Latest posts by bigolob


Posted: 28/08/2013 at 17:49

Have any of you grown the Tomato "San Mazano"? It is an Italian Plumb variety which grows to about 6 inches in length (top to bottom) and 3-4 inches wide. My neighbours are growing them this year, they are still green but appear to be about full size and.they have promised me a couple when they ripen. If you have grown them, what is the flavour like (I know this is a very subjective subject). Are they thick or thin skinned and have there been any problems with them?

My own Toms, Gourmet, which I have grown for the past 4 years have had good flavour through the seasons each year but this year the flavour has been a bit disappointing. From late May to mid June the flavour was poor but it improved dramatically with the heat in late June through to the present.

I grow in the GH with heat from early March to late May when the temperature reaches about 60 degrees (15C in modern English!) it is then turned off. They cropped with ripe fruit this year in mid June and are now at 7 trusses and `pinched out`.

Any help would be appreciated.


Posted: 28/08/2013 at 14:53

Here in Cheshire we have had a fantastic crop of Runner Beans variety "Butler" which has a red flower. We have grown them as last year, 8 plants grown from seed in an 18 inch terracotta pot - so much for the experts telling us to "double dig a trench and fill with rotted manure).

Fed with Tomato fertiliser weekly the pods have been 1 foot long and well filled with beans. They are now slowing down in growth but they really have been excellent.


Posted: 21/08/2013 at 18:48

Take all cuttings NOW so that they can develop roots to help them to withstand the winter. If you have a heated conservatory or small heated GH or propagator, put the cuttings in there but watch the night temperatures. Glass alone will not help them to survive at an outside temperature of 0 degrees or less.

When taking the cuttings, root them in 3 1/2 to 5  inch pots (depending on size and number of cuttings) and cover the pot with a plastic bag to retain moisture. When rooted, remove the plastic bag and water them when the compost feels dry.

Lawn weedkiller

Posted: 21/08/2013 at 09:57

Verdun, it is one which I have seen in garden centres but never used. It sounds as you suggest that it is either too strong for lawns or is NOT a selective weed killer.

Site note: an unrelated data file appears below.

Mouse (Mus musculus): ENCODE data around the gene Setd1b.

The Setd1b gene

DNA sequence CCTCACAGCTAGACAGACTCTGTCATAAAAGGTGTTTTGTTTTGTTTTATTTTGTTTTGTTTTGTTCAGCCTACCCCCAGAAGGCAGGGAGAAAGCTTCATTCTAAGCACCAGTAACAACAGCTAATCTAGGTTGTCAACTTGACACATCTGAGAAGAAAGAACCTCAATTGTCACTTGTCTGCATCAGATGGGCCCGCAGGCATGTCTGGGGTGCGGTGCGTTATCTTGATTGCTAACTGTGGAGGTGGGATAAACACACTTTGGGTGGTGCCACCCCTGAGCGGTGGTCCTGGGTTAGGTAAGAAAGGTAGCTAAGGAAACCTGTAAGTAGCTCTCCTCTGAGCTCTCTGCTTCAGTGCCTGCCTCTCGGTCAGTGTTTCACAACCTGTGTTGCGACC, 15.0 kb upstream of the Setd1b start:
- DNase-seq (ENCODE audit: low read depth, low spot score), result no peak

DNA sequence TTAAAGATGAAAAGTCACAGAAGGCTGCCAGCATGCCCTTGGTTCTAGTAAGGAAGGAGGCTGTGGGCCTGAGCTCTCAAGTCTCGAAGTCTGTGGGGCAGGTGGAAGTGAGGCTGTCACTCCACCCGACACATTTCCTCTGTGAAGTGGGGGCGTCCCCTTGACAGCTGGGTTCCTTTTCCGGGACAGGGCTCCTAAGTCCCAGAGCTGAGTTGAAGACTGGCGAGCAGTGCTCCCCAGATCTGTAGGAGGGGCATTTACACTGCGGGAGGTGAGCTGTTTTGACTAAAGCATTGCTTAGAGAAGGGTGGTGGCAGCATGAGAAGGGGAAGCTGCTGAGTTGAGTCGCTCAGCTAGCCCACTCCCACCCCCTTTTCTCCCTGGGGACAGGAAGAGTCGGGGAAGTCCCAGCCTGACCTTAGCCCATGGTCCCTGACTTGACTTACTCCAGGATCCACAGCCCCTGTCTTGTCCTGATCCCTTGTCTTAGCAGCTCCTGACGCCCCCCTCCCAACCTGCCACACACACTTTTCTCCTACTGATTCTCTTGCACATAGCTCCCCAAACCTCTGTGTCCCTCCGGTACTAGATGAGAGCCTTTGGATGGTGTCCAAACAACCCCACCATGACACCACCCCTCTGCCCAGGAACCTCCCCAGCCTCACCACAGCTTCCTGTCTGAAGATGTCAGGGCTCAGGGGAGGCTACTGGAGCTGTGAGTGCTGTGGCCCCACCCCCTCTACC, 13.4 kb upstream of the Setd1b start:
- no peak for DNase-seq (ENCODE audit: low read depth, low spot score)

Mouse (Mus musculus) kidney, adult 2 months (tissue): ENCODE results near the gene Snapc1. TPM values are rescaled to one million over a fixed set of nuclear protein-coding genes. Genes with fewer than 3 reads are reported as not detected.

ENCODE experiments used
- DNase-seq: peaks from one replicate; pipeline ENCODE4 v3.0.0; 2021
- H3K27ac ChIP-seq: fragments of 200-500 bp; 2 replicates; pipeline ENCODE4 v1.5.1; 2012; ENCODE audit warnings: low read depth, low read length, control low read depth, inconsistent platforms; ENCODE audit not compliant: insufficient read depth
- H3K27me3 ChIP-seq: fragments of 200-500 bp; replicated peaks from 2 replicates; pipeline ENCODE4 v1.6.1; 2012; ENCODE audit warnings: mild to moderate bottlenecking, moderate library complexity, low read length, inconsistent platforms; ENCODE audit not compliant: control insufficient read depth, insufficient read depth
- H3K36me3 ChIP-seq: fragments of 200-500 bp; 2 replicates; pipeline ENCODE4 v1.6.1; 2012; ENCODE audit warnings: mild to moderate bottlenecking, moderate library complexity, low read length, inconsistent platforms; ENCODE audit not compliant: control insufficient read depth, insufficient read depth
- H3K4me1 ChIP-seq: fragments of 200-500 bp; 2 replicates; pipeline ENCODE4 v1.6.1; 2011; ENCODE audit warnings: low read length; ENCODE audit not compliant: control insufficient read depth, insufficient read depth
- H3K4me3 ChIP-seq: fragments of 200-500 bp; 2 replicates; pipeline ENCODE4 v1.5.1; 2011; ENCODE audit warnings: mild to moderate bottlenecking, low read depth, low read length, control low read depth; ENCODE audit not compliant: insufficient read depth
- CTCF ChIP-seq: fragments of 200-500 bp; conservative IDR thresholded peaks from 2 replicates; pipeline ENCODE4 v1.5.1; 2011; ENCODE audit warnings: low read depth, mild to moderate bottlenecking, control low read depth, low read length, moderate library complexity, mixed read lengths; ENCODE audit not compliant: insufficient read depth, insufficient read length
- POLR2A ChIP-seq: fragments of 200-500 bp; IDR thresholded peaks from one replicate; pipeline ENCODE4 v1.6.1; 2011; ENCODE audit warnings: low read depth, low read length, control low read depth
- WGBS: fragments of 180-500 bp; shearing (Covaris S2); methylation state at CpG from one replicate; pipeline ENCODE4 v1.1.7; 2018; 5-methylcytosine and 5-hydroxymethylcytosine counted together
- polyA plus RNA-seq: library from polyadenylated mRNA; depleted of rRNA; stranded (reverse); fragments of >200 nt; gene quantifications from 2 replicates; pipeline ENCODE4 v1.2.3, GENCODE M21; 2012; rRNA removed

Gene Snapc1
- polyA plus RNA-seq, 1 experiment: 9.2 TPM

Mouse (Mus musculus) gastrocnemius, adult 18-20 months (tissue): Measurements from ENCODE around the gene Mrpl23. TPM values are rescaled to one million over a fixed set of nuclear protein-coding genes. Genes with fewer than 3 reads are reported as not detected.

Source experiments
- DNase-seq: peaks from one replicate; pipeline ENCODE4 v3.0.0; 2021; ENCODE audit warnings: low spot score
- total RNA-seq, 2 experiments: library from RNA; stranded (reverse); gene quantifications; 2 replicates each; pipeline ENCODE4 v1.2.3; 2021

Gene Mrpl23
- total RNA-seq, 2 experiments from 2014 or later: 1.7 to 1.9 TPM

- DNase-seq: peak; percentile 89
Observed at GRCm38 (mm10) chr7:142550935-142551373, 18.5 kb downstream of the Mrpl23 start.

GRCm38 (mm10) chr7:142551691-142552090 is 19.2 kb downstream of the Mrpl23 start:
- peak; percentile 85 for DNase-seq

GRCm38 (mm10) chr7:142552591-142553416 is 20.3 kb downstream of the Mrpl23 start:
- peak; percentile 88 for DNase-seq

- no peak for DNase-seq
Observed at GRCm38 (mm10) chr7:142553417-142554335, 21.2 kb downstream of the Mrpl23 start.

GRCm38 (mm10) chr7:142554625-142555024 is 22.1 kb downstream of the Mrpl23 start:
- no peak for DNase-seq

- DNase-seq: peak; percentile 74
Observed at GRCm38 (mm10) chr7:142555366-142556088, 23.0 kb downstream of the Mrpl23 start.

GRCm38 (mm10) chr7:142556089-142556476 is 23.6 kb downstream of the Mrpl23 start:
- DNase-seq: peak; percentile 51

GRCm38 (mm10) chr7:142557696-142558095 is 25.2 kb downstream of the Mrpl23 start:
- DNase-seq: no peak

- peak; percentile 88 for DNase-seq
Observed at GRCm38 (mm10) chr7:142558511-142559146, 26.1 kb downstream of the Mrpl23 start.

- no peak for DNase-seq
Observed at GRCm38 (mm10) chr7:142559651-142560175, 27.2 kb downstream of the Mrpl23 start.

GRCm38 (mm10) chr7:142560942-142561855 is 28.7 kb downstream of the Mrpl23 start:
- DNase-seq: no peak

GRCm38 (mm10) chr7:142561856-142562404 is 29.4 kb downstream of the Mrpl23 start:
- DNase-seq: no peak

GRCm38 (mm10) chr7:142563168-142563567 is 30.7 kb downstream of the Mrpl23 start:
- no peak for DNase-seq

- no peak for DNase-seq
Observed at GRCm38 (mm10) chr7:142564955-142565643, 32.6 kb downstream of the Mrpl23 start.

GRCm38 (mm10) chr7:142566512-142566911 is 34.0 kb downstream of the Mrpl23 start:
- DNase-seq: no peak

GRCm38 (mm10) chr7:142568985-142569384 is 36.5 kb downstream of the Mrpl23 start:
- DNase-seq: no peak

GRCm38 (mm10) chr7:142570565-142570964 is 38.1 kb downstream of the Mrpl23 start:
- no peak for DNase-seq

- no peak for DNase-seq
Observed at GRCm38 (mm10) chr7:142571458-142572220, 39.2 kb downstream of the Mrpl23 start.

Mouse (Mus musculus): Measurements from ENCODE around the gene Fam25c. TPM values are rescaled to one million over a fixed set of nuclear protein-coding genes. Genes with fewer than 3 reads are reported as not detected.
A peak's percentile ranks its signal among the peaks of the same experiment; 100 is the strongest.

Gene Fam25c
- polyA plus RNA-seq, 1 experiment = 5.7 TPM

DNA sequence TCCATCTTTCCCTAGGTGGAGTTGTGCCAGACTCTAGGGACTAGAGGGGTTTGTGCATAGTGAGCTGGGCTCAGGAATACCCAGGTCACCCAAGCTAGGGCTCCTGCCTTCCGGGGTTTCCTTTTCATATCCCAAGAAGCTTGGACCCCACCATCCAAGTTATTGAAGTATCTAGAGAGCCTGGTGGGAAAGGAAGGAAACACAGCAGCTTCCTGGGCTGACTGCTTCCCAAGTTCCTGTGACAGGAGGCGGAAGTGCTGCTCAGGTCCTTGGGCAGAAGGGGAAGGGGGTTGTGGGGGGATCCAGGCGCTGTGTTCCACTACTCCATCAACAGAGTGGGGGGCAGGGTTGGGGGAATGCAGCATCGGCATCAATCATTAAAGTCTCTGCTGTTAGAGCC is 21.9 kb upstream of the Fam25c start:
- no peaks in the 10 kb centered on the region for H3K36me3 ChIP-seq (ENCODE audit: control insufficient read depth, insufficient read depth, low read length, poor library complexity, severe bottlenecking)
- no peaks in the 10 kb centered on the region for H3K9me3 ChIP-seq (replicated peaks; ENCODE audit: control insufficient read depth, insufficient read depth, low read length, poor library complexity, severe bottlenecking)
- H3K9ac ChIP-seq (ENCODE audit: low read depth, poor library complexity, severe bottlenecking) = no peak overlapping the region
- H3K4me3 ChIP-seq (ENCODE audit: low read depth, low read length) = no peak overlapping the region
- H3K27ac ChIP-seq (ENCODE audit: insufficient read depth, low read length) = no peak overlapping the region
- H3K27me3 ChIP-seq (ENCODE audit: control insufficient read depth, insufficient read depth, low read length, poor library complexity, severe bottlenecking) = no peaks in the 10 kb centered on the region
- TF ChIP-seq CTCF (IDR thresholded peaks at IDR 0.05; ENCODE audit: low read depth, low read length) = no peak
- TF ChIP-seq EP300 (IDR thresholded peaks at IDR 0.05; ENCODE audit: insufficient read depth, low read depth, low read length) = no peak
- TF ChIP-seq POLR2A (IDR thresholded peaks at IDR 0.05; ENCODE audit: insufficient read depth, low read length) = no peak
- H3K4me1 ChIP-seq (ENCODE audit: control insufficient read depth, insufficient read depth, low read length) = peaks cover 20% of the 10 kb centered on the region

Lawn weedkiller

Posted: 20/08/2013 at 18:51

What you need is a Selective Lawn Weedkiller. There are many on the market including those added to lawn fertilizers - not for use now with autumn approaching.

Depending on what weeds you have in the lawn there is Clovertox to clear clover, moss killer, broad lef weeds, eg. plantain and many others. As Verdun says, `spot weedkiller` for localised weeds is also effective, again, depending on just how much weed you have the Selective weedkiller if used according to instructions will not cause any lawn grass damage, only the weeds.



Posted: 18/08/2013 at 17:58

Why not sow some leeks, spring cabbage, spinach as a first time try. They should crop by January.


Posted: 15/08/2013 at 10:02

Sorry about the Pussycat but dig up the Hebe and pop it in the dustbin! To have had a Hebe for 20 years is an achievement but just accept that its end is nigh and so do not waste any more time on it.

Hebe`s are not fully hardy and a severe winter can kill or badly damage them.

Lancashire Interior Home Designs

Posted: 15/08/2013 at 09:51

What is this advert doing on a gardening web-site?

Is it acceptable?

Tomato problems

Posted: 13/08/2013 at 18:52

I wonder, have you been overwatering your Toms? It is possible that the problem is due to this, although I would not argue with The Bearded One (what a wonderful name) who seems to know the biology and physiology of plants. I would not be expected to be questioned on medical matters especially Orthopaedics!!


Posted: 07/08/2013 at 18:21

To give you an idea of plants for different soil conditions here are a few to help you. If as Welshonion says you see Rhododendrons in neighbours gardens, you have acid soil - they will not survive in alkali soil.

Acid loving plants: Rhododendron, Camelia, Heathers (a few winter flowering varieties can accept alkali soil - ask when you buy), Pieris are happier in acid soil, Magnolia, Lithospermum, Calluna.

Plants which will grow in alkali soil: Astilbe, Penstemon, Hosta, Forsythia, and most other herbacious plants will tollerate alkali.

Discussions started by bigolob

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Last Post: 06/08/2013 at 23:35


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Last Post: 05/06/2013 at 10:03
9 threads returned